by Charlene Burgi
Several calls came into my office this past week regarding the need to irrigate. I wish there was a blanket answer I could share. I could give a different answer for every call and every garden.
Our gardens are as unique as our Marin County environment. Living next to the Bay is much different than living in Lucas Valley or nestled in the redwoods of Mill Valley. Diverse microclimates can be found throughout the county and also within our individual gardens. The microclimates may be less dramatic in our gardens, but they require our attention, especially when it comes time to water our plants.
Last Sunday, the temperatures reached close to—if not over—80 in some parts of Marin. Living in the far north part of the county, I pulled out my trusty soil probe to check a few locations around the garden. Each plug I pulled showed considerable moisture in the root zone. The smart controller on the property knew not to water. However, my potted plants looked a bit droopy and the index finger test* showed they needed water. These pots are exposed to the sun and air, and the roots growing in them dry out faster than if they were in the ground. *Index finger test: Using your pointer finger, insert finger into the soil to the depth of the second knuckle. If the soil feels dry, water. If the soil is too hard to penetrate, amend the soil by repotting!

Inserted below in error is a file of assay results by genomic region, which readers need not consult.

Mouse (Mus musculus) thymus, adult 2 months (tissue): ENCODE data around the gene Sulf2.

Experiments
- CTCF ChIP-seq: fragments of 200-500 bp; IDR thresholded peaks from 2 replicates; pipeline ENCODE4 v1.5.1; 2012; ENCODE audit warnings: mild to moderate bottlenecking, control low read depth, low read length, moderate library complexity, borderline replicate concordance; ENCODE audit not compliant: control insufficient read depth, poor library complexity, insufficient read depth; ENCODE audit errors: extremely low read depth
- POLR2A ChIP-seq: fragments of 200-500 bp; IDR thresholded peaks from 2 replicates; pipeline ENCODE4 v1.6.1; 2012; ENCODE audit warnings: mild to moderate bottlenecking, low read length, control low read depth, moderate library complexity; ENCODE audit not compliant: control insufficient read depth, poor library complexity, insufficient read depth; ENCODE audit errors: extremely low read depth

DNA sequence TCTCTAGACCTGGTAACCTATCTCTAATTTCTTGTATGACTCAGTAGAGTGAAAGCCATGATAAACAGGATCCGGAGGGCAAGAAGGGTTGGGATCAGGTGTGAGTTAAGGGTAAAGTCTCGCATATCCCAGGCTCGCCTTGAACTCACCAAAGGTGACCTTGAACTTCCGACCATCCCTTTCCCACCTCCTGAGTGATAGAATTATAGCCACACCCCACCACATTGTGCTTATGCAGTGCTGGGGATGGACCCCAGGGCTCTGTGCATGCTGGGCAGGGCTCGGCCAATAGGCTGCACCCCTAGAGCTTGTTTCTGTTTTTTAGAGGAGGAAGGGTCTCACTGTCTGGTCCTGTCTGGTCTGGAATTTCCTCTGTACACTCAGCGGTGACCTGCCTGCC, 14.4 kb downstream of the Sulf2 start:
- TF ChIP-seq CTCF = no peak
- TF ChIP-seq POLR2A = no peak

Soil conditions and mulch (or lack thereof) can greatly determine the water-holding capacity of the soil. Chances are you won’t need to irrigate as often if you have worked compost and soil amendments into the garden. The enriched soil becomes a living sponge that not only retains water but provides life-supporting elements to keep your plants and soil healthy. Add several inches of organic mulch to the garden to further reduce the surface soil evaporation.
Plants are another huge factor determining the need to irrigate. Do you have a garden of native plants, or acres of lawn and other high-water-use plants? Are the plants in the shade or against a reflected heat source such as a south-facing window? Are you forcing a plant to grow outside its “comfort zone” and providing extra water to keep it alive? The list goes on. For each scenario you will find a different answer whether to irrigate or not.
With all that in mind, before overriding your irrigation controller or turning on the hose, please test for the moisture content in your garden. Look for wilting plants. And while walking about, write a to-do list of what can be done to improve the living conditions of your plants. Consider the pleasure the landscape brings to you and see what you can do to give back.